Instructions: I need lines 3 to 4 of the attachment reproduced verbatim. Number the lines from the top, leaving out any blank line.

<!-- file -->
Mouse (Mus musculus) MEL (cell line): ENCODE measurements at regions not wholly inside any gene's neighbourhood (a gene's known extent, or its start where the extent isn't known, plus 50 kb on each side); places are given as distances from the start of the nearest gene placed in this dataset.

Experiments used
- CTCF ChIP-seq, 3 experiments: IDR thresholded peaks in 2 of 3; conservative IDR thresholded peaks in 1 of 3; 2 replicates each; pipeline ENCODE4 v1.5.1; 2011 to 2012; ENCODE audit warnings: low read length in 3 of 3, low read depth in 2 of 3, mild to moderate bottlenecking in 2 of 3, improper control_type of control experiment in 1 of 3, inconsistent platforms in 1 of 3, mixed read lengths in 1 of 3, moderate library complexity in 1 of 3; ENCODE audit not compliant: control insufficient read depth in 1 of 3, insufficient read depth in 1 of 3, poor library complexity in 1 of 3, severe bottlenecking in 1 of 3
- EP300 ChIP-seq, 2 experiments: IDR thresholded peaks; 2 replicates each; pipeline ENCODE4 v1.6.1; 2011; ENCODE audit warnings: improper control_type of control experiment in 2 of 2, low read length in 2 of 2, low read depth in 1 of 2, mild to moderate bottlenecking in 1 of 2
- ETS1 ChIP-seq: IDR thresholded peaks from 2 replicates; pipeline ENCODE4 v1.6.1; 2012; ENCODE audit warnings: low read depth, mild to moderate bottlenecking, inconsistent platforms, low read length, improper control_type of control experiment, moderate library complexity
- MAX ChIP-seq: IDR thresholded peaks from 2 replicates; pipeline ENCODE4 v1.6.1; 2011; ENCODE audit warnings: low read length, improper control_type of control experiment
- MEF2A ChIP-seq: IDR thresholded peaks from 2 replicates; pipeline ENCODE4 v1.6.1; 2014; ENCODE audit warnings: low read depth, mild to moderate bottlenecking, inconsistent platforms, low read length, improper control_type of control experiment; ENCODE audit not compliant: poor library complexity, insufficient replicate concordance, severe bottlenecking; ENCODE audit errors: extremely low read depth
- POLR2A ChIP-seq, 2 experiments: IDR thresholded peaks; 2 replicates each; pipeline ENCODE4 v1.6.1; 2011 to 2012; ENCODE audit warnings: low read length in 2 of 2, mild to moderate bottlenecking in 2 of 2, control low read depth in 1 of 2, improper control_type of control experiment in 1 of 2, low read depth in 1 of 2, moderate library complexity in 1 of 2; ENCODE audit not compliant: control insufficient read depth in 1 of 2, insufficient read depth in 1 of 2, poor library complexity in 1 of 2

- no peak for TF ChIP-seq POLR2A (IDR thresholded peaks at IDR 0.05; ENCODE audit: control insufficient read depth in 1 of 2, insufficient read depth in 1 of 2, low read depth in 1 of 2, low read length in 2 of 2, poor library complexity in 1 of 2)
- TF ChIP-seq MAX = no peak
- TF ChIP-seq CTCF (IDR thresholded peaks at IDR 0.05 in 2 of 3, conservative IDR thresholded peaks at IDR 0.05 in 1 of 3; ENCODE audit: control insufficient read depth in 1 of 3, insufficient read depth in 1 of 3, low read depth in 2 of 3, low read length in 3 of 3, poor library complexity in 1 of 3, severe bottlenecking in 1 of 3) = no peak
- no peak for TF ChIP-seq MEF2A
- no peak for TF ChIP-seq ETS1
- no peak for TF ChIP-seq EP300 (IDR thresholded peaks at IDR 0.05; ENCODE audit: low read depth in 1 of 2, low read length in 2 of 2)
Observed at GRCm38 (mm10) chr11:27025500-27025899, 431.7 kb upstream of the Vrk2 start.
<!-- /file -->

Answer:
- CTCF ChIP-seq, 3 experiments: IDR thresholded peaks in 2 of 3; conservative IDR thresholded peaks in 1 of 3; 2 replicates each; pipeline ENCODE4 v1.5.1; 2011 to 2012; ENCODE audit warnings: low read length in 3 of 3, low read depth in 2 of 3, mild to moderate bottlenecking in 2 of 3, improper control_type of control experiment in 1 of 3, inconsistent platforms in 1 of 3, mixed read lengths in 1 of 3, moderate library complexity in 1 of 3; ENCODE audit not compliant: control insufficient read depth in 1 of 3, insufficient read depth in 1 of 3, poor library complexity in 1 of 3, severe bottlenecking in 1 of 3
- EP300 ChIP-seq, 2 experiments: IDR thresholded peaks; 2 replicates each; pipeline ENCODE4 v1.6.1; 2011; ENCODE audit warnings: improper control_type of control experiment in 2 of 2, low read length in 2 of 2, low read depth in 1 of 2, mild to moderate bottlenecking in 1 of 2